Tag Archives: obesity

Sugar! Could You Do A Month Without Sugar?

Could You Do A Month Without Sugar?.pngI became more aware of the dangers of high sugar intake in American diets when I began blogging 6 years ago, and made diabetes a platform issue for my website, PaulasHealthyLiving.com. Our nation’s sugar habit is a driving force behind the diabetes and obesity epidemic in the US and it’s believed to be a contributing factor to cancer and Alzheimer’s according to The New York Times (January 1, 2017).

The questions is, if it takes three weeks to change a habit, could you go four weeks without added sweeteners?

I challenged myself with this concept after a doctor asked me to remove maladextrin, a sugar substitute, to help with stomach issues I was experiencing.  It’s a daunting task, but it could help you reset your sugar taste buds.

Sugar comes with many different names:

If you begin looking at ingredient lists, you may be shocked how frequently you will see these names within the first 3-4 names on ingredients lists. The higher they are on the lists, the more there is in the product.  See the level of sugar in commonly consumed drinks and products across the nation.

The American Heart Association recommends no more than 24 grams of sugar per day for women, and 36 grams per day for men.

A single 16-ounce bottle of Coke has 52 grams.

Could You Do A Month Without Sugar?You may find yourself reevaluating a lot of the ‘healthy’ foods you regularly consumed previously like

  • granola or packaged cereals which predominantly contain added sugars
  • processed orange juice
  • flavored yogurt
  • pizza sauce
  • sugar free snacks

One effort to assist in this challenge would be cooking, and therefore, controlling your own food.  

If you buy it from outside aisles of the grocery, instead of the inside aisles, it more likely to help you in your quest.

What you will find at the end of the experiment is the pure taste in things such as

  • honey crisp apples
  • oranges
  • sweet red peppers and
  • many other foods

I’m not an advocate of all-or-nothing diet plans, and a bit of 80% cocoa dark chocolate makes my heart sing in the afternoon sometimes, but you will realize a renewed, sensitive set of taste buds that have been dulled by processed foods.

It’s an awakening to the beauty and amazing nature of natural food items and improved health is a bonus!

Paul Maier, Contributing Editor for Indian Hill Connection Magazine

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Do You Take 10,000 Steps Per Day?

Did you know that many fitness experts recommend that you walk 10,000 steps every day? Monitoring your daily steps with a simple pedometer can be an effective way to increase your activity level. Continue reading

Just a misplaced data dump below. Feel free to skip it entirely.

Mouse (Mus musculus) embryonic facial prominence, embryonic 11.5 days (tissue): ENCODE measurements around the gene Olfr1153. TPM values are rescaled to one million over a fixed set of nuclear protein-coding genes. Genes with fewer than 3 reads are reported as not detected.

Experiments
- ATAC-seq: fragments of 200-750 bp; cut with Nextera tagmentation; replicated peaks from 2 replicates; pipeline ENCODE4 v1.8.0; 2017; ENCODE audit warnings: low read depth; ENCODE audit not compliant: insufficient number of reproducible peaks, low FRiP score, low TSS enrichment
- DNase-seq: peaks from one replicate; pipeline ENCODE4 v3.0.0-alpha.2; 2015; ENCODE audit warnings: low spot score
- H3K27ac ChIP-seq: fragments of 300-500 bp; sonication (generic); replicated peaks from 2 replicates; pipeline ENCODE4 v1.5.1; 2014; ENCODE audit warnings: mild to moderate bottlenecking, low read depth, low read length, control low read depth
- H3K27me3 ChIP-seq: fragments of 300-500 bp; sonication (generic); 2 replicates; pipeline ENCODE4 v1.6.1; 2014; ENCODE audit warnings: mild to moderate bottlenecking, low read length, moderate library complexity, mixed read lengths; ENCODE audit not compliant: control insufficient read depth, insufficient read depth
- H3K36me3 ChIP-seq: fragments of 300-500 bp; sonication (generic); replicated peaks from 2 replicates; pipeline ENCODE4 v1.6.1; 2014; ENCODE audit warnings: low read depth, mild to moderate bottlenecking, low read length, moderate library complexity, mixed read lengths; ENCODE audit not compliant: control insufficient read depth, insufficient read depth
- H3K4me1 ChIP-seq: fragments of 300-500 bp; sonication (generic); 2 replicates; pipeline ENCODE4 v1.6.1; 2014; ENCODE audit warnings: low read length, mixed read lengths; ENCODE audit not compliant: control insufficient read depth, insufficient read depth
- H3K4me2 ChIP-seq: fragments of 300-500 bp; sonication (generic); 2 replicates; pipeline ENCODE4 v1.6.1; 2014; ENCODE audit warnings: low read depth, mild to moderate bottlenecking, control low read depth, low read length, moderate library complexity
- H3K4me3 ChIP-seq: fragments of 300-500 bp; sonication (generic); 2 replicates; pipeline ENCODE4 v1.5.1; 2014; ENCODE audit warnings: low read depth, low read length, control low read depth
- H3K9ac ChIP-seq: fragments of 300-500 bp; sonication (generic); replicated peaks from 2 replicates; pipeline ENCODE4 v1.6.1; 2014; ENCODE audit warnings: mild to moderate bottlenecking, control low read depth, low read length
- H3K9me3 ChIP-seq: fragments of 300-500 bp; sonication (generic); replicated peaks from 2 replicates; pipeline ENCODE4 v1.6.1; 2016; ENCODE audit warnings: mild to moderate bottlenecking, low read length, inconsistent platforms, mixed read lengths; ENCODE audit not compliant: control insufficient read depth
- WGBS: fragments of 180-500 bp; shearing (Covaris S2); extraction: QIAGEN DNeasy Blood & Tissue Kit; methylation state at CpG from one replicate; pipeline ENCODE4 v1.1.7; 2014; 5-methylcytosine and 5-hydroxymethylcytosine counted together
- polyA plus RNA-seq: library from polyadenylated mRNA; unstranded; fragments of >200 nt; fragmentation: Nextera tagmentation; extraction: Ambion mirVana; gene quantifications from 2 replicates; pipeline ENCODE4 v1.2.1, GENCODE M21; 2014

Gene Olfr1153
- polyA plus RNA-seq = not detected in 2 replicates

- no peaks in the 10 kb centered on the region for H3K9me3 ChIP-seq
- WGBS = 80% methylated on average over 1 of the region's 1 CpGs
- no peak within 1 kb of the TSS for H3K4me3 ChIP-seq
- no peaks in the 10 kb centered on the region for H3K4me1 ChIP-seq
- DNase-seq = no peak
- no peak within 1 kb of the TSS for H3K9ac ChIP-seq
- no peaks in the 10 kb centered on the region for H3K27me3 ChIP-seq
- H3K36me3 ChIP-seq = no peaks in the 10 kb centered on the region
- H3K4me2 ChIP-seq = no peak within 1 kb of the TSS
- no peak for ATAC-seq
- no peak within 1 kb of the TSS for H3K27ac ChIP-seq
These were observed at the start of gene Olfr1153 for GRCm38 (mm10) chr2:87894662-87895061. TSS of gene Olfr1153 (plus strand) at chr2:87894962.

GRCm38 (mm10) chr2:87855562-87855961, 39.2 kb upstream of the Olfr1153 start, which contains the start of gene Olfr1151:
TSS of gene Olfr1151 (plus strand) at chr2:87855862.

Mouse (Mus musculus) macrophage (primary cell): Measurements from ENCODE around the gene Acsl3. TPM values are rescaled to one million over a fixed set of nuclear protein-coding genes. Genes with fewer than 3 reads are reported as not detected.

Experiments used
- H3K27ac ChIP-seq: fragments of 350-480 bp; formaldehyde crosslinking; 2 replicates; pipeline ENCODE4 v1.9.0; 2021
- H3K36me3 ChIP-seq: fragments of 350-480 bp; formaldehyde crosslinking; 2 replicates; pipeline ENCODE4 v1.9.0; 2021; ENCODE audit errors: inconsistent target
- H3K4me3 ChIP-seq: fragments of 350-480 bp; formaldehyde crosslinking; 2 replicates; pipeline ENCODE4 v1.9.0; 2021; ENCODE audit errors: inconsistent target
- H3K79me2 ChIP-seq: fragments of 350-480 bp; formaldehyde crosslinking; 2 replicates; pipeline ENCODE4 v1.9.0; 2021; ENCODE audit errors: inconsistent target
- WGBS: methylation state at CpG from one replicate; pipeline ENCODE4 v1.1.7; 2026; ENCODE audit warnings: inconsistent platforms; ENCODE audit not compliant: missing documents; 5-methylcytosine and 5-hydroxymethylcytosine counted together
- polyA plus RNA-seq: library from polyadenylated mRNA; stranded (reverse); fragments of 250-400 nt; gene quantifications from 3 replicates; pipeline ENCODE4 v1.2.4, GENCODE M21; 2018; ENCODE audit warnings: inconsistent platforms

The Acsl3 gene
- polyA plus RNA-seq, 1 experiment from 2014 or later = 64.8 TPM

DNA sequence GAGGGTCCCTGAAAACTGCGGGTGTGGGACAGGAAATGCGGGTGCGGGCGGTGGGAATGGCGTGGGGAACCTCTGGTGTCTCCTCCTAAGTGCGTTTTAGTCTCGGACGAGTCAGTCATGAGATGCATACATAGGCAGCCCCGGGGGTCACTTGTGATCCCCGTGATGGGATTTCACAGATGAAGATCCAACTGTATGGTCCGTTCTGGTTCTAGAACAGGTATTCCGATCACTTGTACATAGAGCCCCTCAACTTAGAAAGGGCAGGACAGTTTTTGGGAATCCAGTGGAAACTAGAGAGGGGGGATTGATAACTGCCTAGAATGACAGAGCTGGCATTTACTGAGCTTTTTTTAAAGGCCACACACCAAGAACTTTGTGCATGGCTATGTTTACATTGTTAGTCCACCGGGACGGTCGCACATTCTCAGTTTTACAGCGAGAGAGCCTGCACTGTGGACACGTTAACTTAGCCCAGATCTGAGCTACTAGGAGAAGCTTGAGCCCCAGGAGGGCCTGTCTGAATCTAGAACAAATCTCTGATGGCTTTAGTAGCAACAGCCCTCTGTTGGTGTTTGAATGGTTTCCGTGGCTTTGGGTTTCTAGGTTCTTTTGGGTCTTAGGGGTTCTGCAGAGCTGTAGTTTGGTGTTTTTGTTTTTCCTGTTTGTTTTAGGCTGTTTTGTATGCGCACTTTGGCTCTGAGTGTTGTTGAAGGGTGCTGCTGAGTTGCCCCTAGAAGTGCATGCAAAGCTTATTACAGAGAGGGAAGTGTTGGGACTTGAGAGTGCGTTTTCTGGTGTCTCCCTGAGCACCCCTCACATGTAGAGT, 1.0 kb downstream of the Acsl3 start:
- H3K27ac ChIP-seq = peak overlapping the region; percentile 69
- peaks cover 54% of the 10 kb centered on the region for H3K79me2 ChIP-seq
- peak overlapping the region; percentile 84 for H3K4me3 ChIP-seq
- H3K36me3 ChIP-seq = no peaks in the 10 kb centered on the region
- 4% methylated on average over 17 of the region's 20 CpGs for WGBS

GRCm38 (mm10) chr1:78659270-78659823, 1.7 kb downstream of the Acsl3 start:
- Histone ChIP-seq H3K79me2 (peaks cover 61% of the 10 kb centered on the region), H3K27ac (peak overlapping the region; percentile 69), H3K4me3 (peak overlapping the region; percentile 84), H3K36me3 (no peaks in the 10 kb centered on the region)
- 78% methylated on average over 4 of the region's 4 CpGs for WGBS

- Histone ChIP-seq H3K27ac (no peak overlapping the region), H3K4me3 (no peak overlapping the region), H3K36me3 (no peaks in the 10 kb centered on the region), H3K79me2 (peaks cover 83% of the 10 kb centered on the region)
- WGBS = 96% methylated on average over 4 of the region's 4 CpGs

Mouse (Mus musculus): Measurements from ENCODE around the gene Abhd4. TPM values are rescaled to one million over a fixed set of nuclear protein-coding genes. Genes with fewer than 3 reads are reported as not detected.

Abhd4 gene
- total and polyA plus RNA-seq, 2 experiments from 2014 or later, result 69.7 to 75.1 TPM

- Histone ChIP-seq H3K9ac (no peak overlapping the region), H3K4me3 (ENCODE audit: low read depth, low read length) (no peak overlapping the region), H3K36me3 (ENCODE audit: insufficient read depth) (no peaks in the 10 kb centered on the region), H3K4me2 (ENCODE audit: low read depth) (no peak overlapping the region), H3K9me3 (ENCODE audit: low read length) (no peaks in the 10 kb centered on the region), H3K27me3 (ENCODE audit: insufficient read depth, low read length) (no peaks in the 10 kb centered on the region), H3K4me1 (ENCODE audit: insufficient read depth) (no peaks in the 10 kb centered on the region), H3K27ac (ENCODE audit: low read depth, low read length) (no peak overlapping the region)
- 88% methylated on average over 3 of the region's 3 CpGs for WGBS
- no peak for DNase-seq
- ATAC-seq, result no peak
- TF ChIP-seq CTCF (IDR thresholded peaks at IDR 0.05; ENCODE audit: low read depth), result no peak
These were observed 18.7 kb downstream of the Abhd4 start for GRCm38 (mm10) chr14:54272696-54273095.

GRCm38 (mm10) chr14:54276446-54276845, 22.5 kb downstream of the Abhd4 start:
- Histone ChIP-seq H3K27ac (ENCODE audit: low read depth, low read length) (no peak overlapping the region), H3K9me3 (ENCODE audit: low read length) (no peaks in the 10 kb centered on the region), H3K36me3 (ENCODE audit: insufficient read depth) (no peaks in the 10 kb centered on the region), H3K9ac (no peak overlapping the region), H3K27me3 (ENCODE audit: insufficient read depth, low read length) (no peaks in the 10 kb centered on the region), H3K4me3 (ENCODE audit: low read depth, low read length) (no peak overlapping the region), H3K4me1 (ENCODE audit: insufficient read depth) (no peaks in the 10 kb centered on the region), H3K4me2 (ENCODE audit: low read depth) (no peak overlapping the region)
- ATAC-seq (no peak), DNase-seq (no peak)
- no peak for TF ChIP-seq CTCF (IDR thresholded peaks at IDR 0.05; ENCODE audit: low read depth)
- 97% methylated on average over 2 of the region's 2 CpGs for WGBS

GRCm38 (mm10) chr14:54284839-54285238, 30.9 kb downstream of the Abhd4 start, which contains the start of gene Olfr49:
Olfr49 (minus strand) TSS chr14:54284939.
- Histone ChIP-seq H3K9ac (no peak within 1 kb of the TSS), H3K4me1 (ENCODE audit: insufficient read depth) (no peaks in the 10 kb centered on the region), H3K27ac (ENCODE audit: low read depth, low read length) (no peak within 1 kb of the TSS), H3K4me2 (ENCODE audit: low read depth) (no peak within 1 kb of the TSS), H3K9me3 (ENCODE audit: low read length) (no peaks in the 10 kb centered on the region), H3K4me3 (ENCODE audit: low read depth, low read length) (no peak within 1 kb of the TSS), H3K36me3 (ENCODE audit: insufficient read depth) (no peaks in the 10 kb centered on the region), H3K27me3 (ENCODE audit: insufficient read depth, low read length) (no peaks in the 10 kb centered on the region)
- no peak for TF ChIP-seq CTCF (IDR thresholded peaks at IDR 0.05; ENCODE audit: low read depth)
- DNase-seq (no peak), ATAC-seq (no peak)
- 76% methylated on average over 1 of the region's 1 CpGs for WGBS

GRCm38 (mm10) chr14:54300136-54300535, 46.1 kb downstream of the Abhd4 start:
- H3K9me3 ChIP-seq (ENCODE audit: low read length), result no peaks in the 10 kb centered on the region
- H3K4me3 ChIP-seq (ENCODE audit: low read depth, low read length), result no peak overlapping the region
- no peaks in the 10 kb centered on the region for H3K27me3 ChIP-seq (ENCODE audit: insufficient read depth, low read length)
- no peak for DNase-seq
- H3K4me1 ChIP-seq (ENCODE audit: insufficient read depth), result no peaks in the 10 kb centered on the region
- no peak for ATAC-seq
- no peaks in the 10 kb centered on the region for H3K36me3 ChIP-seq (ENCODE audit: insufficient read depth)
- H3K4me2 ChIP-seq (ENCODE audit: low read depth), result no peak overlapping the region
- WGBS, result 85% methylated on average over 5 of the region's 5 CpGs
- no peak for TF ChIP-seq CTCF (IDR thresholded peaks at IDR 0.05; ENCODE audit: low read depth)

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Is There A Correlation Between Obesity and Wealth For Women?

A reader sent me an article from The Atlantic, revealing statistics surrounding this topic.  I think the results are critical on several levels; one, it highlights what socio-economic areas need to be better educated about the health problems, health-care problems, and financial implications that arise due to obesity.  Second, the studies are important because it shows how women need to empower each other to live a healthier lifestyle and how it impacts their ability to support themselves and their families.  Continue reading

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Stop Drinking Soda and Improve Your Health!

One change that I always recommend to my clients when we discuss lifestyle-eating, and healthy living options that can be made, is to give up soda.

People often look at me, horrified.  They would rather I ask them to nibble on a pigs ear!  Here are some facts for you about regular and diet sodas and what they do to your body and your mind. Continue reading

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Surprising Stats About Childhood Obesity & School Lunches

Issues surrounding the nutritional value of school lunches, is a significant issue in the United States.  EverydayHealth.com states that kids who buy lunch at school had a 30% greater risk of obesity than those who brown bag theirs. Continue reading

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The Relationship Between Reflux & Obesity

Obesity and the negative medical consequences of that condition are on the rise in the United States.  High blood pressure, cardiac issues, cholesterol issues, and Type 2 diabetes are the medical conditions typically associated with obesity.  Now researchers are associating GERD with being overweight. Gastro-esophageal reflux disease (GERD) is a condition in which the stomach contents (food or liquid) leak backwards from the stomach into the esophagus (the tube from the mouth to the stomach). This action can irritate the esophagus, causing heartburn and other symptoms. Continue reading

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